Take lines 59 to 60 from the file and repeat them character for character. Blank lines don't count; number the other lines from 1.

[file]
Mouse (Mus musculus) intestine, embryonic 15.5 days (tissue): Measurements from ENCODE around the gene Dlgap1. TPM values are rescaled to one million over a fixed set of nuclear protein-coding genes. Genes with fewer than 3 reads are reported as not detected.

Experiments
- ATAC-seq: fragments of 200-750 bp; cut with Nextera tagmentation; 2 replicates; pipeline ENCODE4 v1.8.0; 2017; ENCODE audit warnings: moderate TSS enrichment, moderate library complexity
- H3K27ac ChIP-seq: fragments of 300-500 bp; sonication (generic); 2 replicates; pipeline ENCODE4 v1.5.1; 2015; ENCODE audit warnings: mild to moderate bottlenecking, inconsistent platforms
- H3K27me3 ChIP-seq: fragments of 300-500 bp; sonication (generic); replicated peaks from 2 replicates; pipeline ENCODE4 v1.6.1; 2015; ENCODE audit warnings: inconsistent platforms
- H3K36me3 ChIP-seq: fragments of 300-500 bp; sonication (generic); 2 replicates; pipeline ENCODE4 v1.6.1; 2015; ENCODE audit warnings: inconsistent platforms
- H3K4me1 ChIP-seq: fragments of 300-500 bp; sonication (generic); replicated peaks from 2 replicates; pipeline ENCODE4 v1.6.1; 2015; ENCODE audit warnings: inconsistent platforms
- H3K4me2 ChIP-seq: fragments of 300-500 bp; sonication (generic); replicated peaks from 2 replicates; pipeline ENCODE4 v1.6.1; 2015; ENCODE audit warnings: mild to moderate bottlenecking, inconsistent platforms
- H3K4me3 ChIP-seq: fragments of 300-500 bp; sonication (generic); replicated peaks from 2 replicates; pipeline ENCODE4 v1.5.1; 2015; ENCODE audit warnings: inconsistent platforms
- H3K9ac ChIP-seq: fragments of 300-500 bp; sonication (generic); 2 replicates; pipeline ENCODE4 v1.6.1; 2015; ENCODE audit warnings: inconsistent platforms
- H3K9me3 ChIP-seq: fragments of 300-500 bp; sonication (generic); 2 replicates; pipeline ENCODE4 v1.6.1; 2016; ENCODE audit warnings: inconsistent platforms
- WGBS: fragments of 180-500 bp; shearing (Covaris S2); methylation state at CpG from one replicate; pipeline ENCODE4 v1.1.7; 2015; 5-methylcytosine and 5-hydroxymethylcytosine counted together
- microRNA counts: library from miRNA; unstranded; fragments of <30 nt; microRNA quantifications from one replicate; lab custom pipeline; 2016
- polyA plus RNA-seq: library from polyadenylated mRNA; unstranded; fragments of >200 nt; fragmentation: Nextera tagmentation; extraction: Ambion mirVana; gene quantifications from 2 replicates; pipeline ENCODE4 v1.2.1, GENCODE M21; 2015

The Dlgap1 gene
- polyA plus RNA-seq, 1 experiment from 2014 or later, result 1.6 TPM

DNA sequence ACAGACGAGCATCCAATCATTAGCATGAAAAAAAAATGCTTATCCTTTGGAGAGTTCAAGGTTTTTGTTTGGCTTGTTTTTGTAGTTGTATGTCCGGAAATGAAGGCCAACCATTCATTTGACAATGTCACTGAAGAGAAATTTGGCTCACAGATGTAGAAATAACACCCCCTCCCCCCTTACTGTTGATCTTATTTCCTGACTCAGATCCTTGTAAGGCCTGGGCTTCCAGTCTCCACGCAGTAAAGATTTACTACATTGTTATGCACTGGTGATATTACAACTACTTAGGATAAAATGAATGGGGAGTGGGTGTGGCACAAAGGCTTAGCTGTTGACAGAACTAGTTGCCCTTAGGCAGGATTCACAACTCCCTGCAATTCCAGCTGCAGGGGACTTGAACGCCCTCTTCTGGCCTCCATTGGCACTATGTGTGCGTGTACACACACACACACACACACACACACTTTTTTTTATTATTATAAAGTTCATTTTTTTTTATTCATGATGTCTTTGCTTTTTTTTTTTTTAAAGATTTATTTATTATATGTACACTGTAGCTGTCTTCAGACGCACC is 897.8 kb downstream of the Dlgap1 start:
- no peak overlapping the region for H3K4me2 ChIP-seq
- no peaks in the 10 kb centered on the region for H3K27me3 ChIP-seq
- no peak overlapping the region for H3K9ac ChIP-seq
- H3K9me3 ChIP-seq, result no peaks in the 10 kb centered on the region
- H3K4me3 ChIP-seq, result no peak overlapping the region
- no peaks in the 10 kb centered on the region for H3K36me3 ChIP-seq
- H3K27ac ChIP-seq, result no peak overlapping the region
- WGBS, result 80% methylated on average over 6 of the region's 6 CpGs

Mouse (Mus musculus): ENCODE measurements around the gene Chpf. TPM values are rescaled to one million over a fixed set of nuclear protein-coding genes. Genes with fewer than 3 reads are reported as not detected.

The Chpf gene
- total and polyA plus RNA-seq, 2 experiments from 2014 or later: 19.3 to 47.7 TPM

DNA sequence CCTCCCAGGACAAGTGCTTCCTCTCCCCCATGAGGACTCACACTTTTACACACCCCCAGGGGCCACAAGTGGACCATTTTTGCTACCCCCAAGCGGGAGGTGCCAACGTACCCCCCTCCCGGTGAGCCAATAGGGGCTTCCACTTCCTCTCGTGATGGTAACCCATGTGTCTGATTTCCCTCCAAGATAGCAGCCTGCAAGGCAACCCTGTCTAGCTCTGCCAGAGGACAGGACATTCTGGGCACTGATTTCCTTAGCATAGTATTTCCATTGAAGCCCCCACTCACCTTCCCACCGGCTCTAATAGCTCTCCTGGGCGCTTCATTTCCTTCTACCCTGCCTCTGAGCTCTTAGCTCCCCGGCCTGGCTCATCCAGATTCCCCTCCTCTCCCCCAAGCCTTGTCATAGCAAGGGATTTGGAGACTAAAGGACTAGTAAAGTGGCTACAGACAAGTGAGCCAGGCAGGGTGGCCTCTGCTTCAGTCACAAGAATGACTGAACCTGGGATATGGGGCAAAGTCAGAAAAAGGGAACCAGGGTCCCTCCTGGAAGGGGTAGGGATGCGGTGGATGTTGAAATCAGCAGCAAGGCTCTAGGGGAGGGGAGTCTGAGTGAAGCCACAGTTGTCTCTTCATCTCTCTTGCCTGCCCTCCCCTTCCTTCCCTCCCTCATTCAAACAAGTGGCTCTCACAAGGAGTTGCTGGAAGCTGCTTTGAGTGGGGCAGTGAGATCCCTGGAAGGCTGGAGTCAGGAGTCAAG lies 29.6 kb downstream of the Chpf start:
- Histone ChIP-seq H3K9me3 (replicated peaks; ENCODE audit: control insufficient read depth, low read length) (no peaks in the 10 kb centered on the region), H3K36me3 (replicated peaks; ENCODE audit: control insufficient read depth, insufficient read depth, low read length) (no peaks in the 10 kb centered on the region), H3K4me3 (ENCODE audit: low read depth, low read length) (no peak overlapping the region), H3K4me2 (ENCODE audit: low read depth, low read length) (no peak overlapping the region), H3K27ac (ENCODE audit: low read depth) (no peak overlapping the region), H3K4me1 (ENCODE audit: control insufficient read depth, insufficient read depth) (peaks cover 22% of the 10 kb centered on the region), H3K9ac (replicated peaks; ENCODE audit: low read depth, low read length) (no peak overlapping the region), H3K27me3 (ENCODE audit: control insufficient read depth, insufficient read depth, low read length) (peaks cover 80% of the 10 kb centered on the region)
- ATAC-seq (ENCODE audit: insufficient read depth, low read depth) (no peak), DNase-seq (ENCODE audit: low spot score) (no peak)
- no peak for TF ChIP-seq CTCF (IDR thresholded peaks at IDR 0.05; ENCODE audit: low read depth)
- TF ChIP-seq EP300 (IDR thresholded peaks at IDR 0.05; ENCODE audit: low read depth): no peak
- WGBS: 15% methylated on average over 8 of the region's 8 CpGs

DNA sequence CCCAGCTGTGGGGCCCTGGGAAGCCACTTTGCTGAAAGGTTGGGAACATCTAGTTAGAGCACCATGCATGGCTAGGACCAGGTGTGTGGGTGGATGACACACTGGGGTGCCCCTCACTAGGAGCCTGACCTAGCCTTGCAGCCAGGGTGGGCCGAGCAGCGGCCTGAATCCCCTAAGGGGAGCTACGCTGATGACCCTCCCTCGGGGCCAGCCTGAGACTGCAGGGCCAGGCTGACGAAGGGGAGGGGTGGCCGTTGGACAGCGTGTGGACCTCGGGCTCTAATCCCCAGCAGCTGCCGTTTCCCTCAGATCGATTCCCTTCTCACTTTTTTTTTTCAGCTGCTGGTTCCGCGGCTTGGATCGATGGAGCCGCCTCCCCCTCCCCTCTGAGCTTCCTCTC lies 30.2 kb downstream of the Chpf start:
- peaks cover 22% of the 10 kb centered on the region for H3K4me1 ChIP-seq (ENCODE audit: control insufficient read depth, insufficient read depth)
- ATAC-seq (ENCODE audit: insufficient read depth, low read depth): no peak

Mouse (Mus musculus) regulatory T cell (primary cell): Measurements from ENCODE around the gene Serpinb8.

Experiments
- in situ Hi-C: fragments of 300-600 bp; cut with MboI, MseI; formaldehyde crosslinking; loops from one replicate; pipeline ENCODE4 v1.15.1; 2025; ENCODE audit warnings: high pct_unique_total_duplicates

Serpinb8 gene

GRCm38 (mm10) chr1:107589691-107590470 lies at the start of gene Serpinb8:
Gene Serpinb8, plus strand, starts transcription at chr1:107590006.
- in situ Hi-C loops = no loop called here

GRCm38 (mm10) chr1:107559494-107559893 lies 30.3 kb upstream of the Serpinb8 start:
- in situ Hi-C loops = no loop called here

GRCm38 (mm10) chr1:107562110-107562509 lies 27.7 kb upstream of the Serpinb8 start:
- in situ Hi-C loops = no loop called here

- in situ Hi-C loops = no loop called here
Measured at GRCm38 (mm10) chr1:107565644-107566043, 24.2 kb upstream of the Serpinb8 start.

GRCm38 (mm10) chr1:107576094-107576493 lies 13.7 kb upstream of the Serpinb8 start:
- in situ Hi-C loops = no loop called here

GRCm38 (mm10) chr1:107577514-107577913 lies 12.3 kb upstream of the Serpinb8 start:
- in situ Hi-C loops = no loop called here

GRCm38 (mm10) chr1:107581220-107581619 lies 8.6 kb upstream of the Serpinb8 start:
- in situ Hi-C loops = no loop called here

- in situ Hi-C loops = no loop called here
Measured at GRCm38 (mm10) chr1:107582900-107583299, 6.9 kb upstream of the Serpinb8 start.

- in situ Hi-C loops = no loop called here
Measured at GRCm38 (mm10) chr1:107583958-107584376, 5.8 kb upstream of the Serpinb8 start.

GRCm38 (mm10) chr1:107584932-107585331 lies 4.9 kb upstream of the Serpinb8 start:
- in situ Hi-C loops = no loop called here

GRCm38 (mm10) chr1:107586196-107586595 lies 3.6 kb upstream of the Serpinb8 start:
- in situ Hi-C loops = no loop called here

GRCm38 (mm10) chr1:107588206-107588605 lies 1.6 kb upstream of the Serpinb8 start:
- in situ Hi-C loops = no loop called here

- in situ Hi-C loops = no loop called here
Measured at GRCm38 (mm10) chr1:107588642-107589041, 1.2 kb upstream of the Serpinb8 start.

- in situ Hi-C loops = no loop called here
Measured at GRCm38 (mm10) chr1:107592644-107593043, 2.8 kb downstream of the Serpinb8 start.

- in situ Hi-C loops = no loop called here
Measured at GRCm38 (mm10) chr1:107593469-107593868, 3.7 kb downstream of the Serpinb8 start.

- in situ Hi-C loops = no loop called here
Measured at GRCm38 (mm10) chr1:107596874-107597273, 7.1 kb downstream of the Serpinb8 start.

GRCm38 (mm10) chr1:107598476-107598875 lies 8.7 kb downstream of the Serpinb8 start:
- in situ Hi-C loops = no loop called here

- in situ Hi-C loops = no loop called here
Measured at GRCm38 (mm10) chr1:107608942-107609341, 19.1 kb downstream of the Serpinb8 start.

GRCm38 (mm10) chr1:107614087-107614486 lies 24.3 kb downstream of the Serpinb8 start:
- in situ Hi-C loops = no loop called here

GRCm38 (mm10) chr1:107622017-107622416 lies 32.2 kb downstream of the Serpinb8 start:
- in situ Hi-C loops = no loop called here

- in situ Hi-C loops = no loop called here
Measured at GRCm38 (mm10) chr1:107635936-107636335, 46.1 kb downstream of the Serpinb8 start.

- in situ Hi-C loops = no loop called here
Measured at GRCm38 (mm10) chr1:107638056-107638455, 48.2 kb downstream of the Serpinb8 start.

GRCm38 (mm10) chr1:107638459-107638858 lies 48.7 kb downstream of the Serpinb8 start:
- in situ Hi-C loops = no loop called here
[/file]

- in situ Hi-C loops = no loop called here
Measured at GRCm38 (mm10) chr1:107583958-107584376, 5.8 kb upstream of the Serpinb8 start.